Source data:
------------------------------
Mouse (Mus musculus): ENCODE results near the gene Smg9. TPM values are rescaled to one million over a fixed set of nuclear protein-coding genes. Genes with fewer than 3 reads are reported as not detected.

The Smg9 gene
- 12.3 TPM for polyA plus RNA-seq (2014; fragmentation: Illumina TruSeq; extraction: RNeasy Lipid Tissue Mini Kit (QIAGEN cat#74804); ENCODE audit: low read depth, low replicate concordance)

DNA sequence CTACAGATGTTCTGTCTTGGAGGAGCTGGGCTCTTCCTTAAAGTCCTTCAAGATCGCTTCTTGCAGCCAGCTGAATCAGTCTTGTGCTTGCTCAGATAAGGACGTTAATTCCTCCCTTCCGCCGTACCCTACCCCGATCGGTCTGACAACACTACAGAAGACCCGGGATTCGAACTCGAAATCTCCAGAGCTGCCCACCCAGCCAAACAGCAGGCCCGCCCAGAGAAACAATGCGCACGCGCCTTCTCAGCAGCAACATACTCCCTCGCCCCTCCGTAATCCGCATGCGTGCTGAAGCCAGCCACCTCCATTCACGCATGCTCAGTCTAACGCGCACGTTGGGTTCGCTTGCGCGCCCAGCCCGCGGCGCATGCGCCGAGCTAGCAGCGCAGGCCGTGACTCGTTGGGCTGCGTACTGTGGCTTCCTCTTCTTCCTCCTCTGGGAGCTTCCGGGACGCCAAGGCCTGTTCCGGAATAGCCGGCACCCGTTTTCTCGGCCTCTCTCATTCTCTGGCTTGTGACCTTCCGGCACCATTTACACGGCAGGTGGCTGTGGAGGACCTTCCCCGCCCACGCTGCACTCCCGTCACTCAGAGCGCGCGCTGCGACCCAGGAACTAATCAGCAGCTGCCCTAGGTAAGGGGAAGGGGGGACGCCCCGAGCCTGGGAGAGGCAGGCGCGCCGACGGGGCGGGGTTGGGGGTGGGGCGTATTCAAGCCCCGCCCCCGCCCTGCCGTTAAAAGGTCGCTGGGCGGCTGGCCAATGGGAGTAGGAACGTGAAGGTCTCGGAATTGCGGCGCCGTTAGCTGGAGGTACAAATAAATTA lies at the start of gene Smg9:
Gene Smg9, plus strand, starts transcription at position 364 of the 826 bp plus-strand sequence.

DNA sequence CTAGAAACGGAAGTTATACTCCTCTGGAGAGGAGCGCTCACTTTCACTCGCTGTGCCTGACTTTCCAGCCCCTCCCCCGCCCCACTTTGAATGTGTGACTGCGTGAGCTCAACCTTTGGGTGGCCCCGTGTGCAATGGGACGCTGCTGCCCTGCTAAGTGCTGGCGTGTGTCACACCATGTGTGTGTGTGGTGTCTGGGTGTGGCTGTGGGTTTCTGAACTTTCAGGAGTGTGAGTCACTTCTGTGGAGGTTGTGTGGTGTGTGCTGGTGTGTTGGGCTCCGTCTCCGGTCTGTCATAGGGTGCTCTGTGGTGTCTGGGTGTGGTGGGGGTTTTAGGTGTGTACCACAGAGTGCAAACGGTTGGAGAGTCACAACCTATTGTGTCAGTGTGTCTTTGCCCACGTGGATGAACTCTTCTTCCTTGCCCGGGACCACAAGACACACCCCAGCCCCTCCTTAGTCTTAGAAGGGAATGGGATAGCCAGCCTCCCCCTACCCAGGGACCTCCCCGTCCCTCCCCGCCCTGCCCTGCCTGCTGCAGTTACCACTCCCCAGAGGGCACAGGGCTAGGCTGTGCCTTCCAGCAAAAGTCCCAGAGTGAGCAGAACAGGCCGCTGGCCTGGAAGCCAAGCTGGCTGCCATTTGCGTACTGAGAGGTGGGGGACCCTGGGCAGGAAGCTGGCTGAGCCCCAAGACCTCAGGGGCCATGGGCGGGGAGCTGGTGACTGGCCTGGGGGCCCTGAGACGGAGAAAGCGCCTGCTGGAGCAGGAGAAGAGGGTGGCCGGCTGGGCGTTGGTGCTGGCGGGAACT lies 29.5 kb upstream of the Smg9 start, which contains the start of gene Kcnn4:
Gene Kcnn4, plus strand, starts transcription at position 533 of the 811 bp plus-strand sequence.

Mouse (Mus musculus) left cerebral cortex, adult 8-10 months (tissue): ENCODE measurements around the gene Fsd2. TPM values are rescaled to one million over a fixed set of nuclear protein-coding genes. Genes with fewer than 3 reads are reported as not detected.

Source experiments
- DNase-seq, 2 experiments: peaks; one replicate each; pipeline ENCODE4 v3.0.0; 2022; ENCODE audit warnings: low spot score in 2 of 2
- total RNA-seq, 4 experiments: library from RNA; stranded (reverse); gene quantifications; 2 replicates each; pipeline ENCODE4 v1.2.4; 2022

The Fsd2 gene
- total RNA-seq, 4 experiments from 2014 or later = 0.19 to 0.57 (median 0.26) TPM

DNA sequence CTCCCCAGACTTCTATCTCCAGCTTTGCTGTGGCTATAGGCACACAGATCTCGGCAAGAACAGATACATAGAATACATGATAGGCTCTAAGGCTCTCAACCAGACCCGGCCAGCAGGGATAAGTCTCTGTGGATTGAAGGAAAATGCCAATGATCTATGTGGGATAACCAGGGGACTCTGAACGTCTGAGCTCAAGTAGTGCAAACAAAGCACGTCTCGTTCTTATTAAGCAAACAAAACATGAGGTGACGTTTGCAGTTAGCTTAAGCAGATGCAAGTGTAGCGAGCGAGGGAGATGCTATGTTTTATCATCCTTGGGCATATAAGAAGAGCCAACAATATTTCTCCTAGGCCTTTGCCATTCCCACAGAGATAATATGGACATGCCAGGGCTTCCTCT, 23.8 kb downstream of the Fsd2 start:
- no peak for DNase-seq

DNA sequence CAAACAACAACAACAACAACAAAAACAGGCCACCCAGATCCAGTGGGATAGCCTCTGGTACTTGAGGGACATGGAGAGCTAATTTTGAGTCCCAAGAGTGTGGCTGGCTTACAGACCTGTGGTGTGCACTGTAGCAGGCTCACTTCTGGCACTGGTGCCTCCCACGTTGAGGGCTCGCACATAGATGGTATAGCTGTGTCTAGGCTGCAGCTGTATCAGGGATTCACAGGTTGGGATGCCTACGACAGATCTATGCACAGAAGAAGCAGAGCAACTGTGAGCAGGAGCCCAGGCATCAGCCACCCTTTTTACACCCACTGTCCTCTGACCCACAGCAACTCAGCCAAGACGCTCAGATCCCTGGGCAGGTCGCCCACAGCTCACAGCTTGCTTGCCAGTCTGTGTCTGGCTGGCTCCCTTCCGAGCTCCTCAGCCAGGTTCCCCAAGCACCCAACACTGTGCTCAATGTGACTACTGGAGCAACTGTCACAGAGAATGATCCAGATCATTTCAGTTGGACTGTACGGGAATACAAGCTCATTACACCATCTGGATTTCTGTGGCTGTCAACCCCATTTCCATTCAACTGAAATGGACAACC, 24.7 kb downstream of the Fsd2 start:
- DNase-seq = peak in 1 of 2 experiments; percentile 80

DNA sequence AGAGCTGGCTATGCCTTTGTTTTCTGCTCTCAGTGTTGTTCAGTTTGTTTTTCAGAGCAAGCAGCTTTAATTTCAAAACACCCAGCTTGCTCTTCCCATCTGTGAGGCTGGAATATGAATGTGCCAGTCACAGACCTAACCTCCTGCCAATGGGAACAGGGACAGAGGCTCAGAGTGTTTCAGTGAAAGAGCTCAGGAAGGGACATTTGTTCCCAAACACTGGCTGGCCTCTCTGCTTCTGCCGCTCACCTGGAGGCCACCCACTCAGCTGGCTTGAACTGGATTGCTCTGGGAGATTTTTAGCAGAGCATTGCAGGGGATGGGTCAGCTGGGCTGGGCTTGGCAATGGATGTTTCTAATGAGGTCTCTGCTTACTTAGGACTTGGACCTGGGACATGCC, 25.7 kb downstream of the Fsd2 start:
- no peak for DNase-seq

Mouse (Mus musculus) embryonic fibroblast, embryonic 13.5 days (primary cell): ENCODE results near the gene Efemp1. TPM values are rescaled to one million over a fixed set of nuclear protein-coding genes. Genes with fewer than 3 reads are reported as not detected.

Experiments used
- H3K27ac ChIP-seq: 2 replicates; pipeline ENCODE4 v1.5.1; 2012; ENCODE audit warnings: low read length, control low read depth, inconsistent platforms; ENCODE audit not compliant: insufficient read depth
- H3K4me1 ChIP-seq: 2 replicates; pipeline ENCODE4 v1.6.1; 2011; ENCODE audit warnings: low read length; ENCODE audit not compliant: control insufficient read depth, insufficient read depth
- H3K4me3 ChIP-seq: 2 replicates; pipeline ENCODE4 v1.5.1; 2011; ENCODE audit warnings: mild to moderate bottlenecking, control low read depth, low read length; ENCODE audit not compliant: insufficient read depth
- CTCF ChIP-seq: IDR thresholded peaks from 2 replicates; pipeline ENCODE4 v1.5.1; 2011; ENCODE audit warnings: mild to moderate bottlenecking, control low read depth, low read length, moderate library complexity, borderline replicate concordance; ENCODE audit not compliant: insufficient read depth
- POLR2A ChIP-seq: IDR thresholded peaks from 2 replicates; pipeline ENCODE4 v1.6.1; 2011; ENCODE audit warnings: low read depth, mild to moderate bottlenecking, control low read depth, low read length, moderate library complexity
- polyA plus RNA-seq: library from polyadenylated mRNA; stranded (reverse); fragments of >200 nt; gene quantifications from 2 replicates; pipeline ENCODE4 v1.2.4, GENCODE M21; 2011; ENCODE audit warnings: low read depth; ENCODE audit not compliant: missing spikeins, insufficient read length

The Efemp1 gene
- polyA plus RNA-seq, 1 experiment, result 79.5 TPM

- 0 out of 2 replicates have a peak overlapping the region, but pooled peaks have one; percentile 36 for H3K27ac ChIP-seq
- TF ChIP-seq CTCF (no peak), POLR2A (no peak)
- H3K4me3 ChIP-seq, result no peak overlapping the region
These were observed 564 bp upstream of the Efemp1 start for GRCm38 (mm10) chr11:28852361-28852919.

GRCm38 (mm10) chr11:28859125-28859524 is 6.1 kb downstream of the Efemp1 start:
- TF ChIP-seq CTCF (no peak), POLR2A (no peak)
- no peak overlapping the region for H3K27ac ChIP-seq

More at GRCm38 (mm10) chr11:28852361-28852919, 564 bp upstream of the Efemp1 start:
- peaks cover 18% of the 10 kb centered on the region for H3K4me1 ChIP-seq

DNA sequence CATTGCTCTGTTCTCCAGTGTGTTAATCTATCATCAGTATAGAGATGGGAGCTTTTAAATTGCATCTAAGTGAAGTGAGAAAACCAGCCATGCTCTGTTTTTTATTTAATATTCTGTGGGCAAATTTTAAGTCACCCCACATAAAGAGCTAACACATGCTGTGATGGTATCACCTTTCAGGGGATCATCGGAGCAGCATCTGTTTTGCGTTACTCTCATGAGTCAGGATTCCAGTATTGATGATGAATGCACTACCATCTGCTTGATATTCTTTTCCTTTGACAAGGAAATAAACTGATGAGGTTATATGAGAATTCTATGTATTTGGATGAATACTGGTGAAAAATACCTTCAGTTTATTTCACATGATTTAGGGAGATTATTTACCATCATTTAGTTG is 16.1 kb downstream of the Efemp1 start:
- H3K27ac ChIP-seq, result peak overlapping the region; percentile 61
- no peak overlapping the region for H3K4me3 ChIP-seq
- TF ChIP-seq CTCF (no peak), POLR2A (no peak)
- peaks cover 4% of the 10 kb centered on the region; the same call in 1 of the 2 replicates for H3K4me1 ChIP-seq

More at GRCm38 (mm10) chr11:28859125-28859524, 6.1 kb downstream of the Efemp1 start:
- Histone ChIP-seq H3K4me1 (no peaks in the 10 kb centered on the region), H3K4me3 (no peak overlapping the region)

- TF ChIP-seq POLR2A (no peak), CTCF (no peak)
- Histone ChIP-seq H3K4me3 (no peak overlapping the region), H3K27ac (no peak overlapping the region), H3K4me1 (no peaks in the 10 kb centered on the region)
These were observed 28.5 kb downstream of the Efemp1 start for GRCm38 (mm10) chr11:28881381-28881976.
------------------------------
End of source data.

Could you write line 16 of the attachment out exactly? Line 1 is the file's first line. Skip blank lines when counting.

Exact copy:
DNA sequence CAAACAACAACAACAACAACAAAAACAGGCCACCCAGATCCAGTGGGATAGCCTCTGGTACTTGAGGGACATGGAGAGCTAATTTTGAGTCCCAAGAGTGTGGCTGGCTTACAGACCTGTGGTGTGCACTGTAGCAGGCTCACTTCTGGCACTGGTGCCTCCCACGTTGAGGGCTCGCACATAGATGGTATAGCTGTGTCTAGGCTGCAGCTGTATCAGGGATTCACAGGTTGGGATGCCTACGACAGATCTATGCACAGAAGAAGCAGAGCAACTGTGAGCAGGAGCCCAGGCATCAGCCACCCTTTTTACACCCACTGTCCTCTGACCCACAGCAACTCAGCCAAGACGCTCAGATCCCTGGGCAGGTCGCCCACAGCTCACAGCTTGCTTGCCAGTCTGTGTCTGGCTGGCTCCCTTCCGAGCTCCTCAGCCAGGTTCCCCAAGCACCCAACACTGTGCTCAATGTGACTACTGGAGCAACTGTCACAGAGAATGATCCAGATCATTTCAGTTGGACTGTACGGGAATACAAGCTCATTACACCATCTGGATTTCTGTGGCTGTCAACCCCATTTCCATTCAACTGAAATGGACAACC, 24.7 kb downstream of the Fsd2 start: